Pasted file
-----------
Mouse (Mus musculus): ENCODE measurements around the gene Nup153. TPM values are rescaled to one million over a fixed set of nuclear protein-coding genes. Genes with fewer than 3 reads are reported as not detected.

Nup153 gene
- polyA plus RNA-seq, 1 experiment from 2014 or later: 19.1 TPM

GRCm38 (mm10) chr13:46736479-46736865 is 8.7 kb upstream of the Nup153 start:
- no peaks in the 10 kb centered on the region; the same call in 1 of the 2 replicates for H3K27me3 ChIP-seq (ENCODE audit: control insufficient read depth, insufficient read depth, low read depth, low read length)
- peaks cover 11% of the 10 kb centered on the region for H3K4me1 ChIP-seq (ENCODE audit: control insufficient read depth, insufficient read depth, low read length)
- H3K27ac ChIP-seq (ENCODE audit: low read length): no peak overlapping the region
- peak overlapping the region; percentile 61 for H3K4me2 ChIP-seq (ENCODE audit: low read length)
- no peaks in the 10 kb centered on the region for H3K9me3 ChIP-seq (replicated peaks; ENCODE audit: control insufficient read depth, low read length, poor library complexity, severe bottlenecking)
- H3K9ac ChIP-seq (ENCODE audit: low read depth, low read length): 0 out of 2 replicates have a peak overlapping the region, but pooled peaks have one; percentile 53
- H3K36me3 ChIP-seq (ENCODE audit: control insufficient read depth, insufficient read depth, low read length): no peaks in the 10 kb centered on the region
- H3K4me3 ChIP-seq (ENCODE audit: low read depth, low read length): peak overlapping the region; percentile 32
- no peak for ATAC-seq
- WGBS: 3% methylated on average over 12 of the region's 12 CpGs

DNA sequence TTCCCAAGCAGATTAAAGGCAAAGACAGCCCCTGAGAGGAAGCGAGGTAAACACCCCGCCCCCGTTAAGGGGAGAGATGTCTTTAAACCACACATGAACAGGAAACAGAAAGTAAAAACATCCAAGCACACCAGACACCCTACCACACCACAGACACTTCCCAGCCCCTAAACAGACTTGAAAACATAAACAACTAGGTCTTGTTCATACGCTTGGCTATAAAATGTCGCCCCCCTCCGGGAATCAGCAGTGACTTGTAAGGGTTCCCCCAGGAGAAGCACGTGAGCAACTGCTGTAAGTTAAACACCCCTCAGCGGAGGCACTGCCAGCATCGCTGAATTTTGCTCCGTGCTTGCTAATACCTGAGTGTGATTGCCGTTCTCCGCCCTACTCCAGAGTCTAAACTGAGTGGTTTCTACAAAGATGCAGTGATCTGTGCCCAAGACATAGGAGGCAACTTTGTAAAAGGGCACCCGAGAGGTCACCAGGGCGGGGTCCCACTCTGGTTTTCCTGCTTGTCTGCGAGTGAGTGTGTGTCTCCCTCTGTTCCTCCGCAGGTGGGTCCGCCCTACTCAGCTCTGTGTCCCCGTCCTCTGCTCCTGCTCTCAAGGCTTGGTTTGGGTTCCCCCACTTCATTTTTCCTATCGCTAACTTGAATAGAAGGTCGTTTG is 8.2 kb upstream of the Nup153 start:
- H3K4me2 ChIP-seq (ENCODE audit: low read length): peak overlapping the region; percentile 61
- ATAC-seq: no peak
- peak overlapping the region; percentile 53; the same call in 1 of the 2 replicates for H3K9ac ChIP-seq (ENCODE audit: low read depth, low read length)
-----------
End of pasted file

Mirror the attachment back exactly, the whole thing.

Mouse (Mus musculus): ENCODE measurements around the gene Nup153. TPM values are rescaled to one million over a fixed set of nuclear protein-coding genes. Genes with fewer than 3 reads are reported as not detected.

Nup153 gene
- polyA plus RNA-seq, 1 experiment from 2014 or later: 19.1 TPM

GRCm38 (mm10) chr13:46736479-46736865 is 8.7 kb upstream of the Nup153 start:
- no peaks in the 10 kb centered on the region; the same call in 1 of the 2 replicates for H3K27me3 ChIP-seq (ENCODE audit: control insufficient read depth, insufficient read depth, low read depth, low read length)
- peaks cover 11% of the 10 kb centered on the region for H3K4me1 ChIP-seq (ENCODE audit: control insufficient read depth, insufficient read depth, low read length)
- H3K27ac ChIP-seq (ENCODE audit: low read length): no peak overlapping the region
- peak overlapping the region; percentile 61 for H3K4me2 ChIP-seq (ENCODE audit: low read length)
- no peaks in the 10 kb centered on the region for H3K9me3 ChIP-seq (replicated peaks; ENCODE audit: control insufficient read depth, low read length, poor library complexity, severe bottlenecking)
- H3K9ac ChIP-seq (ENCODE audit: low read depth, low read length): 0 out of 2 replicates have a peak overlapping the region, but pooled peaks have one; percentile 53
- H3K36me3 ChIP-seq (ENCODE audit: control insufficient read depth, insufficient read depth, low read length): no peaks in the 10 kb centered on the region
- H3K4me3 ChIP-seq (ENCODE audit: low read depth, low read length): peak overlapping the region; percentile 32
- no peak for ATAC-seq
- WGBS: 3% methylated on average over 12 of the region's 12 CpGs

DNA sequence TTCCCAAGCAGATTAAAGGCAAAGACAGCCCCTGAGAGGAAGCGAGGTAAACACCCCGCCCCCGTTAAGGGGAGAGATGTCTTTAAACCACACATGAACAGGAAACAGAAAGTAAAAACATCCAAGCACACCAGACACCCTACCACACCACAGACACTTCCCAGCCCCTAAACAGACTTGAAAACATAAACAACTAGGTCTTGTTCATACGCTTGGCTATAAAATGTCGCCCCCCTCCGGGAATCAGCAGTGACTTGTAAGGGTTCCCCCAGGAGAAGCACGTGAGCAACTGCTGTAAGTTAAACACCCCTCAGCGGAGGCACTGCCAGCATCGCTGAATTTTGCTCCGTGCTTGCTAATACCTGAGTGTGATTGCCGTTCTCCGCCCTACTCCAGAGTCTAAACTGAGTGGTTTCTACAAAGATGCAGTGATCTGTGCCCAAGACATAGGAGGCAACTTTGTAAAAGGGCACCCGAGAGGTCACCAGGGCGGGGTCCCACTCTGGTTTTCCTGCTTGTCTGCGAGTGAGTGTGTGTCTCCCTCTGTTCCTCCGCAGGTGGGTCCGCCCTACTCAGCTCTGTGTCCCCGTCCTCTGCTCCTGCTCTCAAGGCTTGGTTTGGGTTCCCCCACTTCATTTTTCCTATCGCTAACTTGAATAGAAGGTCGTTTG is 8.2 kb upstream of the Nup153 start:
- H3K4me2 ChIP-seq (ENCODE audit: low read length): peak overlapping the region; percentile 61
- ATAC-seq: no peak
- peak overlapping the region; percentile 53; the same call in 1 of the 2 replicates for H3K9ac ChIP-seq (ENCODE audit: low read depth, low read length)